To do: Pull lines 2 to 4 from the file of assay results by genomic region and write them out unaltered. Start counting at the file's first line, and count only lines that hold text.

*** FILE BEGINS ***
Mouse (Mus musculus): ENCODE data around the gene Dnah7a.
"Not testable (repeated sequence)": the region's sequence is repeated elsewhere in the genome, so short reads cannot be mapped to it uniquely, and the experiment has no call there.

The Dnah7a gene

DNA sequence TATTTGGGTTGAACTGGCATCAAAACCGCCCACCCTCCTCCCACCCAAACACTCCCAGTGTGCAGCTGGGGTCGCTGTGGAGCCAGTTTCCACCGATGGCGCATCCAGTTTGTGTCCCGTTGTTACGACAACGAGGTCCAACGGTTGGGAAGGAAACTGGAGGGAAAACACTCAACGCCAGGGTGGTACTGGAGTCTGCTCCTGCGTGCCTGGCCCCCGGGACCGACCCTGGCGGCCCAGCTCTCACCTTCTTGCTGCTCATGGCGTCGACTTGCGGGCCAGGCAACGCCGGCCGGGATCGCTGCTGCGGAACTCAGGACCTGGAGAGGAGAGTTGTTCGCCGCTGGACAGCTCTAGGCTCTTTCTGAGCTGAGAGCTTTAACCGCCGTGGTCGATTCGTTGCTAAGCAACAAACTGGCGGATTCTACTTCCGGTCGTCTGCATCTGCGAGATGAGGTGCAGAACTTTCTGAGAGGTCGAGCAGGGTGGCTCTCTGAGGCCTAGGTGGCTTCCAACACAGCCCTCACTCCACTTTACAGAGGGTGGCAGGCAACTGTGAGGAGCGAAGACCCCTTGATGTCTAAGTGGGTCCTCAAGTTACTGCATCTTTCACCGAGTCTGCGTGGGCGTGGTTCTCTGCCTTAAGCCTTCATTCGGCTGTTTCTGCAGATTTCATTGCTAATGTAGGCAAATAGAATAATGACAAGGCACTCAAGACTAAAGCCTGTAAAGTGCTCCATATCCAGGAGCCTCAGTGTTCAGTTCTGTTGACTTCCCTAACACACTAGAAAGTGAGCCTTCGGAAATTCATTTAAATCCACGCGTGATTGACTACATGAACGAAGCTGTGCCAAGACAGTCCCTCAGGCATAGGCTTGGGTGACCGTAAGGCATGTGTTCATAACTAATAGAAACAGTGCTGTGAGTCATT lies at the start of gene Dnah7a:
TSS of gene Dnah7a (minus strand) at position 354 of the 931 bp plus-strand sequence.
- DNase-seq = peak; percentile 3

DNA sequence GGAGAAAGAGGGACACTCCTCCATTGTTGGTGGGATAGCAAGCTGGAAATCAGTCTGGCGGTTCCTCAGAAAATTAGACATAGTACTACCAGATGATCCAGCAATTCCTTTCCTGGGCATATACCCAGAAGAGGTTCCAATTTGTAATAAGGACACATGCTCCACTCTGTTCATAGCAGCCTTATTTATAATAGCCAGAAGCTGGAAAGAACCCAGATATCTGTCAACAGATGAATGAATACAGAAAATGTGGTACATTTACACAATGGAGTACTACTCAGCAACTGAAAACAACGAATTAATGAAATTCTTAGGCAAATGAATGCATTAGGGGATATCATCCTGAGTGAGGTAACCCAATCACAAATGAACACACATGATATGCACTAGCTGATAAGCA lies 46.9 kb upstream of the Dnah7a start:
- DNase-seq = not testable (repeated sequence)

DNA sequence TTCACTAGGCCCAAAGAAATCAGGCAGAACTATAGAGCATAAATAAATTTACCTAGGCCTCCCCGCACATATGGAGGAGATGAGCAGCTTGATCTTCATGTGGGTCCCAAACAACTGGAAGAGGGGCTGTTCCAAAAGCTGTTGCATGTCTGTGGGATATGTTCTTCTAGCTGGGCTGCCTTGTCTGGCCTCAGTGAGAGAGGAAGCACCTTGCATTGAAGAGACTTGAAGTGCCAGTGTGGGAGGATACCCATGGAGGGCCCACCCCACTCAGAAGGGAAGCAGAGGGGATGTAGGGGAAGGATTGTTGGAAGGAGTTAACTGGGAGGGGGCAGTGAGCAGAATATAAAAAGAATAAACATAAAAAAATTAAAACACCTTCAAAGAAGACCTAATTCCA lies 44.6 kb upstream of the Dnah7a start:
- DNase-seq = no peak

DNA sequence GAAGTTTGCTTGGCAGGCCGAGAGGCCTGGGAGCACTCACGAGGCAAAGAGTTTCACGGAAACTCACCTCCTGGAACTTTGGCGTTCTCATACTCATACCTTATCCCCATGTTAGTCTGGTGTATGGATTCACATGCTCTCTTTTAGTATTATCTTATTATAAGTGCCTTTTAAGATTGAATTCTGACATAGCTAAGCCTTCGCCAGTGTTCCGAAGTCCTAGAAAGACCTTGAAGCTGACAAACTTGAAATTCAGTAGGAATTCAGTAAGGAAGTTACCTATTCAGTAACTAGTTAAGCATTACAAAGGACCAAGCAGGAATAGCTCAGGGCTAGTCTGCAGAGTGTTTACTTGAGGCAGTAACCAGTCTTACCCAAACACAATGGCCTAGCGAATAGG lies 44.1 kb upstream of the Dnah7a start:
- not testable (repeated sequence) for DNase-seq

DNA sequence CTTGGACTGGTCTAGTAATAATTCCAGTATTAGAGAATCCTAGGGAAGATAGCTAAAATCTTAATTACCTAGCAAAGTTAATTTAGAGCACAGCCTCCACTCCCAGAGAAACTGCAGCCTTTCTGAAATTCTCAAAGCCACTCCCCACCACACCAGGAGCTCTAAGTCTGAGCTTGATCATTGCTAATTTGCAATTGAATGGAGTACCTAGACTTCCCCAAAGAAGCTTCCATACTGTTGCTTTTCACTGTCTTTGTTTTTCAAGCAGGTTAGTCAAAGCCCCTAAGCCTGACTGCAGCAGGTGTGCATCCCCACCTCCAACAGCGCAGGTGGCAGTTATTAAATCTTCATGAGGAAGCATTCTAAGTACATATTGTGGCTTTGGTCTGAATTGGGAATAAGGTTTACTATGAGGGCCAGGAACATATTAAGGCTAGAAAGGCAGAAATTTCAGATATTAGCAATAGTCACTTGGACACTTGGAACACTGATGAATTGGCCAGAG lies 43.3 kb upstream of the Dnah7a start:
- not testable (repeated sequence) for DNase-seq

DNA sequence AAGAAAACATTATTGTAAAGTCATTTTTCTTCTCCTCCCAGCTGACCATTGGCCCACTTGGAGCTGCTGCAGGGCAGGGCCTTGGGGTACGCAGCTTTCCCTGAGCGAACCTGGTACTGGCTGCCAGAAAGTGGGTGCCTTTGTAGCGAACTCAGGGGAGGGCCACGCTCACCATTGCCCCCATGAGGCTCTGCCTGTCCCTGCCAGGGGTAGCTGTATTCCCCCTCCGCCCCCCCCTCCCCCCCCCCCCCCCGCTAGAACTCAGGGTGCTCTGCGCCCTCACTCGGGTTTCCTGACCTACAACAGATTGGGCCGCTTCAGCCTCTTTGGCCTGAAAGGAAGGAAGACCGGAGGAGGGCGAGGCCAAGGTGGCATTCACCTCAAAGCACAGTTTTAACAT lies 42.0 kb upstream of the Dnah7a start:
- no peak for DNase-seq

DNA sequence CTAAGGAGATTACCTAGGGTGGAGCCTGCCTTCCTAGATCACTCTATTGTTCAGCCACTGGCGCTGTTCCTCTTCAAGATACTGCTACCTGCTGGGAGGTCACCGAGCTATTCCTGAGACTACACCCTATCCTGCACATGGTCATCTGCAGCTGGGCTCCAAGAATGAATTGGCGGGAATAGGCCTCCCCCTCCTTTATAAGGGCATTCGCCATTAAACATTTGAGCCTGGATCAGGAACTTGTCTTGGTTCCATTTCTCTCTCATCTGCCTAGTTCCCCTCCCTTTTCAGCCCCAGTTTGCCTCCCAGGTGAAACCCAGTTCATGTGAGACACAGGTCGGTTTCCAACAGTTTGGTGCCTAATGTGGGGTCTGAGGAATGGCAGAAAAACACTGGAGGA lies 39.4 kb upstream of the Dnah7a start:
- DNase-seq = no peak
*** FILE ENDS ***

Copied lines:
"Not testable (repeated sequence)": the region's sequence is repeated elsewhere in the genome, so short reads cannot be mapped to it uniquely, and the experiment has no call there.

The Dnah7a gene

DNA sequence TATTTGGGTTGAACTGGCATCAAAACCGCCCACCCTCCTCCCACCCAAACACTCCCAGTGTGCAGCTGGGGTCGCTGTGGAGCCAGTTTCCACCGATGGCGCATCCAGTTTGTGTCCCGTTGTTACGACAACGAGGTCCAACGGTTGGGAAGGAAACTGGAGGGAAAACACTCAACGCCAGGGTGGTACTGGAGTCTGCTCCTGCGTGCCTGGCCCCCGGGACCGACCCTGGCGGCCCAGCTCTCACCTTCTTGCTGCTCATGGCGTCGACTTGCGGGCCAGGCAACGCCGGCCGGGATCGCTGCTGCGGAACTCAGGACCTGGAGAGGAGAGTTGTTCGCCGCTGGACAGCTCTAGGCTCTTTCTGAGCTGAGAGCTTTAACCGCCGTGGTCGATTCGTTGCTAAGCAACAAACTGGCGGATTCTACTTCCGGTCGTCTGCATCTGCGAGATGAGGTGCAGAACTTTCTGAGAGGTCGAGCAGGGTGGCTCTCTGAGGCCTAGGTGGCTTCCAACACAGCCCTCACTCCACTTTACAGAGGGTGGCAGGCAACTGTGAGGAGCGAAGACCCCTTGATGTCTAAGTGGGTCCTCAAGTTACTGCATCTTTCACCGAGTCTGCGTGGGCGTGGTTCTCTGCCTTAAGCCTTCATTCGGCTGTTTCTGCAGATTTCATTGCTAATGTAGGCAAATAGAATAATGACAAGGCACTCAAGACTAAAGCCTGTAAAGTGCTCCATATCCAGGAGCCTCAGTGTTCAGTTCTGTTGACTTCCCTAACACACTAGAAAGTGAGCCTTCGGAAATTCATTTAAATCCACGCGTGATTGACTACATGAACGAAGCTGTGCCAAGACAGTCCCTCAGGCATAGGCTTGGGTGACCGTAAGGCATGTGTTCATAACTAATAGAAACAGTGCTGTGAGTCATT lies at the start of gene Dnah7a: